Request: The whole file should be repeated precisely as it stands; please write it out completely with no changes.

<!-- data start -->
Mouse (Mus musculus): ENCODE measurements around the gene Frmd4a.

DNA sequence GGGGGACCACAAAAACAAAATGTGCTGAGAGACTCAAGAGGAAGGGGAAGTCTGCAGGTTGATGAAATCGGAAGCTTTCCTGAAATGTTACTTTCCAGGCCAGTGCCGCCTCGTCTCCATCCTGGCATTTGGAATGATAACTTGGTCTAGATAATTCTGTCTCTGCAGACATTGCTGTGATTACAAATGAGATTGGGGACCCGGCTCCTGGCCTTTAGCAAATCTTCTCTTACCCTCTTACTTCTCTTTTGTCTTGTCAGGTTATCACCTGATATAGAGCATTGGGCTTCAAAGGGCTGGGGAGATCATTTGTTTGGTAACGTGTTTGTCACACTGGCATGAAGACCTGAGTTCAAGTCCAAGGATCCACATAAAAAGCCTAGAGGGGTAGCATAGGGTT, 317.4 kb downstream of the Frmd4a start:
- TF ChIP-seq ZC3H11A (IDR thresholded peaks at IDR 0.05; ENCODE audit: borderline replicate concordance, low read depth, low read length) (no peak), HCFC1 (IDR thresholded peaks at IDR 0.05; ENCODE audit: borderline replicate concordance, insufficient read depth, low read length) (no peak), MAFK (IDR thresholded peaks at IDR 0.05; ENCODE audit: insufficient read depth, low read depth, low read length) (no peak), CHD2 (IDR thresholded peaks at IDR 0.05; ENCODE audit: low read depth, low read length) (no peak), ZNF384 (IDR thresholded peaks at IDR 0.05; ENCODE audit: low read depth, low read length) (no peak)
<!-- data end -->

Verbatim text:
Mouse (Mus musculus): ENCODE measurements around the gene Frmd4a.

DNA sequence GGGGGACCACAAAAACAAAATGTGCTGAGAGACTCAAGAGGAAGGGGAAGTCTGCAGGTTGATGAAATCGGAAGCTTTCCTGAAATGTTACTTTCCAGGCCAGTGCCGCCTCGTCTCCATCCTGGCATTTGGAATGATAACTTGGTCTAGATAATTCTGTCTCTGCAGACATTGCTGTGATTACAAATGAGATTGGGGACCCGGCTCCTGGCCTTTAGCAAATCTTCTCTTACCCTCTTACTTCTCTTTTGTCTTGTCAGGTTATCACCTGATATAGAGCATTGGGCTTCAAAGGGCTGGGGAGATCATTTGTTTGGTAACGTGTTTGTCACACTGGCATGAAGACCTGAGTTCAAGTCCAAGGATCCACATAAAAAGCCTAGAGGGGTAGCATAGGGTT, 317.4 kb downstream of the Frmd4a start:
- TF ChIP-seq ZC3H11A (IDR thresholded peaks at IDR 0.05; ENCODE audit: borderline replicate concordance, low read depth, low read length) (no peak), HCFC1 (IDR thresholded peaks at IDR 0.05; ENCODE audit: borderline replicate concordance, insufficient read depth, low read length) (no peak), MAFK (IDR thresholded peaks at IDR 0.05; ENCODE audit: insufficient read depth, low read depth, low read length) (no peak), CHD2 (IDR thresholded peaks at IDR 0.05; ENCODE audit: low read depth, low read length) (no peak), ZNF384 (IDR thresholded peaks at IDR 0.05; ENCODE audit: low read depth, low read length) (no peak)